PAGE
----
A community of consultants helping museums and cultural nonprofits. 
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Qm² Insights: Engaging Audiences
Qm² consultants help you improve your exhibitions, public programs, visitor experience, community outreach efforts, and web presence. Our visitor-centered philosophy will energize your planning process, enliven your staff development and docent training, and profoundly change the way your organization sees itself and its role in the community.
Your Ideal Exhibit Designer
By Dean Krimmel

What do you look for in an exhibit designer? What skills, talents and expertise do you most value? Why do you embrace some designers, and avoid others? I recently asked a group of curators,directors, educators, and interpretive planners. Here’s what they had to say… Download article



Creating an Exhibit Plan
By Dean Krimmel

Frustrated or confused by the exhibit development process? Sounds like you need an Exhibit Plan to organize your thinking and inspire your team. An Exhibit Plan helps you identify and document your project outcomes and aspirations, target audiences, visitor experience, “big idea,” interpretive themes, collections resources, schedule and budget, and… Download article



Personal Connections and the Great Cosmic Soup
By Dale Jones

The key element to a visitor having a meaningful and satisfying experience 
at a museum or historic site lies in whether they have made any personal connections during their visit. In this article, first published in History News, leaders in the field talk about personal connections – what they are and how 
they happen. 
Download article.


Designing the Visitor Experience
By Dean Krimmel

Envisioning the visitor experience goes hand in hand with developing the exhibit content and design. Exhibits that address visitors’ expectations, needs, and interests make a lasting impression… Download article.​


Theatre 101 for Historical Interpretation
By Dale Jones

Interpreters at historic sites and history museums and visitors to those sites have similar goals. They want engaging experiences that brings the past alive and make it meaningful. understandable. Interpreters want to create those experiences, and visitors want to enjoy them. If the goal of historical interpretation is to engage and inform visitors, then some of the best tools for achieving those goals come from the world of theater.​ Download article.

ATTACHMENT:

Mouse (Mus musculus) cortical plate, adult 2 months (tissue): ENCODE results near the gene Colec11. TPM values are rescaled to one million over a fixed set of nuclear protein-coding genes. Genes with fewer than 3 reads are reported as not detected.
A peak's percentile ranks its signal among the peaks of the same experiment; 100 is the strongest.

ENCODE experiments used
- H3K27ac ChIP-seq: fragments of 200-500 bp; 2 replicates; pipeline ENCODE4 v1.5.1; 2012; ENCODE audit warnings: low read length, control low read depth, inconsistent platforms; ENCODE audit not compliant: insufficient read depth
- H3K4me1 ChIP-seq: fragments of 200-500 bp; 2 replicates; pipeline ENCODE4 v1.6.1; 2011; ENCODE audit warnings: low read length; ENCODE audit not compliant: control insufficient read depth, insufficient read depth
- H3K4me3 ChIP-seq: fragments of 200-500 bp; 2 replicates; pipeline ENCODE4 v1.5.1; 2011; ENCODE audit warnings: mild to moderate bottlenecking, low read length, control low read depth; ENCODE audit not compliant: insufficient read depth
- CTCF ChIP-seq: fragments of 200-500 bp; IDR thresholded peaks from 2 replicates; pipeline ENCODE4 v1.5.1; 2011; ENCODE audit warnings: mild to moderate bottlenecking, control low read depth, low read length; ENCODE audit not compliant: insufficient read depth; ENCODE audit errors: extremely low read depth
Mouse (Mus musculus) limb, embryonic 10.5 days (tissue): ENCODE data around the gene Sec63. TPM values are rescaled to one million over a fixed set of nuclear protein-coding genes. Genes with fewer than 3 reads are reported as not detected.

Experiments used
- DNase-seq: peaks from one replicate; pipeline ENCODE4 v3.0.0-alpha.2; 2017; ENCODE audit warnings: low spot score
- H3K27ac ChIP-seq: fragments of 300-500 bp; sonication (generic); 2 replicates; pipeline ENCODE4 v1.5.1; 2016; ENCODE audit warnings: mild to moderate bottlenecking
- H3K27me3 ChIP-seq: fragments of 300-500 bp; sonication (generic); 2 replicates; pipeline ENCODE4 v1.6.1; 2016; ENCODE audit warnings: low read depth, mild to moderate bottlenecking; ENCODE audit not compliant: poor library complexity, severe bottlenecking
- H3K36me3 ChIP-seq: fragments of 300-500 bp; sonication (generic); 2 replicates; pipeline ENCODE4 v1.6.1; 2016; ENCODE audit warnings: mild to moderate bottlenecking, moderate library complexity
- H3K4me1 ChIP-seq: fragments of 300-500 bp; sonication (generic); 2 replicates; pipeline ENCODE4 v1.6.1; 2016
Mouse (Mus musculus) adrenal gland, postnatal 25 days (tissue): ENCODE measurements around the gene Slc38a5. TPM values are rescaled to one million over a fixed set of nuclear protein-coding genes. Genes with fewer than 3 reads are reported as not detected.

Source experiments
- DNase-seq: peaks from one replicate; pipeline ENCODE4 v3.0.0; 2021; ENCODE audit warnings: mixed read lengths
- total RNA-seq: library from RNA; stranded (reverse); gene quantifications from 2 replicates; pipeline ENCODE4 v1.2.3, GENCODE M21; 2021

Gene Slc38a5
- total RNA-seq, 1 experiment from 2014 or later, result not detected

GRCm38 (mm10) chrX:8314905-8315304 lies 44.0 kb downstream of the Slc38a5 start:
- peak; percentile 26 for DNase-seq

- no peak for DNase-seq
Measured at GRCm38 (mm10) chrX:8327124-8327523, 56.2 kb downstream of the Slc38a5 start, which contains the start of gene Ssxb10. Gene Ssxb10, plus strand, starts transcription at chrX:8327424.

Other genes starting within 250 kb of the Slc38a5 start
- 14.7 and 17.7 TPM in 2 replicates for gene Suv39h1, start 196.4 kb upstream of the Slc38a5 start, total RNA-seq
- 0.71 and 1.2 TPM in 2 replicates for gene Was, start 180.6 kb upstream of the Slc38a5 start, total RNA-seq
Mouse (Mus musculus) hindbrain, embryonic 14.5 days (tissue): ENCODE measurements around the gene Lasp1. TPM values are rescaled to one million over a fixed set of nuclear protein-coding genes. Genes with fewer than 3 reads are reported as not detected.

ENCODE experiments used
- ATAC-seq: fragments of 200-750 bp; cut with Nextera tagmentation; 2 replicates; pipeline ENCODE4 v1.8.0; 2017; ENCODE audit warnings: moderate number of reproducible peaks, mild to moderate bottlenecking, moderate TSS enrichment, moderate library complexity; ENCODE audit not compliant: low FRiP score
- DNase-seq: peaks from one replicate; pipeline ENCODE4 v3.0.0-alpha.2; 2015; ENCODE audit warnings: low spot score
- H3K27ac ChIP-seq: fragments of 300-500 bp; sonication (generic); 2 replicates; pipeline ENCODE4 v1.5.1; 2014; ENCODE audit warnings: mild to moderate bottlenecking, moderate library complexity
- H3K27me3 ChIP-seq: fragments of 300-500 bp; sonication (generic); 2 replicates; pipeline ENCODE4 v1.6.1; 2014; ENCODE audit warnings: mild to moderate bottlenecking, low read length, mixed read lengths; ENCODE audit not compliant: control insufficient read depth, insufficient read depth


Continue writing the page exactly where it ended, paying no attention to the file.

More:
Creating Effective & Engaging History Exhibits
By Dean Krimmel

There’s no simple formula for developing great history exhibits. But there are important things, some tried and true, others obvious but often overlooked, to throw in the mix.  Download article.


Museum Experience Hierarchy
By John Durel

The museum guest experience should be designed so that the base of this triangle supports the higher levels. Download article.


A Golden Age for Historic Properties
By John Durel and Anita Durel

Historic properties are on the verge of a golden age. Over the next two decades Americans will turn to historic houses and sites as a source of learning, enjoyment, and fulfillment. Increasingly, people will choose to spend time in places that connect them to their past, to nature, and to beauty. They will provide financial support to help sustain the properties, so that succeeding generations will benefit from these places that they value so much. This future will occur only for the organizations that abandon the thinking of the 1980s. (This article appeared in History News(Summer 2007) the journal of the American Association of State and Local History, and Forum (Spring 2008) the journal of the National Trust for Historic Preservation.) Download article.


The Second Agenda
By John Durel

​Every major project should have two agendas. The first is to create something of value for your constituents, to produce an service, product or program. The second is to use the project to improve the ways the organization as a whole gets things done. Download article.


Intuitive Marketing 
By Will Phillips

A management briefing that sheds light on the relationship between conducting market research through surveys and focus groups, and creating great museum experiences. Download article.












Click here to learn about our Roundtables for Executives.
Dean Krimmel understands projects because he listens to his clients. Dean understood the uniqueness of our project goals and never tried to put them into the traditional framework of museum consultants. He easily communicated with staff, trustees, and the community, and his final report is an invaluable contribution to the museum that will benefit our visitors for years to come.

--Guy C. Vanderpool, Director, Panhandle-Plains Historical Museum 
Scene from “Pratt Street Riots” with Christopher Kinslow and Kateri Chambers. Written and directed by Dale Jones. Maryland Historical Society